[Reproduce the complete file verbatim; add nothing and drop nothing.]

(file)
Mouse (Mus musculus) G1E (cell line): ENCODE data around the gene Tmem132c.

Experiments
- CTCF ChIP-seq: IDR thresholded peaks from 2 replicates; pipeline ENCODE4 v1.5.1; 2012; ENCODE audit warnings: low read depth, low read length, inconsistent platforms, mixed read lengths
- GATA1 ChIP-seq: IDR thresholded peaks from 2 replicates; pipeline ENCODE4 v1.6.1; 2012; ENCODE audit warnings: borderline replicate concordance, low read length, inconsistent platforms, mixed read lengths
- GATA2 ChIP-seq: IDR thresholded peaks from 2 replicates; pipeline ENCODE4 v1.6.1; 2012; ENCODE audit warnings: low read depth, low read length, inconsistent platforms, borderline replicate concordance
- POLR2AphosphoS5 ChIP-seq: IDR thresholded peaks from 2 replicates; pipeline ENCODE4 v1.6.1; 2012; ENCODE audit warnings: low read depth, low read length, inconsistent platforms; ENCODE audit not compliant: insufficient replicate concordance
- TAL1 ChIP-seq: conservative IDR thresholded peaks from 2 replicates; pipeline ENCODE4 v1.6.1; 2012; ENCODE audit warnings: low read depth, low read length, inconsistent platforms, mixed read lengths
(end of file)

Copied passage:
Mouse (Mus musculus) G1E (cell line): ENCODE data around the gene Tmem132c.

Experiments
- CTCF ChIP-seq: IDR thresholded peaks from 2 replicates; pipeline ENCODE4 v1.5.1; 2012; ENCODE audit warnings: low read depth, low read length, inconsistent platforms, mixed read lengths
- GATA1 ChIP-seq: IDR thresholded peaks from 2 replicates; pipeline ENCODE4 v1.6.1; 2012; ENCODE audit warnings: borderline replicate concordance, low read length, inconsistent platforms, mixed read lengths
- GATA2 ChIP-seq: IDR thresholded peaks from 2 replicates; pipeline ENCODE4 v1.6.1; 2012; ENCODE audit warnings: low read depth, low read length, inconsistent platforms, borderline replicate concordance
- POLR2AphosphoS5 ChIP-seq: IDR thresholded peaks from 2 replicates; pipeline ENCODE4 v1.6.1; 2012; ENCODE audit warnings: low read depth, low read length, inconsistent platforms; ENCODE audit not compliant: insufficient replicate concordance
- TAL1 ChIP-seq: conservative IDR thresholded peaks from 2 replicates; pipeline ENCODE4 v1.6.1; 2012; ENCODE audit warnings: low read depth, low read length, inconsistent platforms, mixed read lengths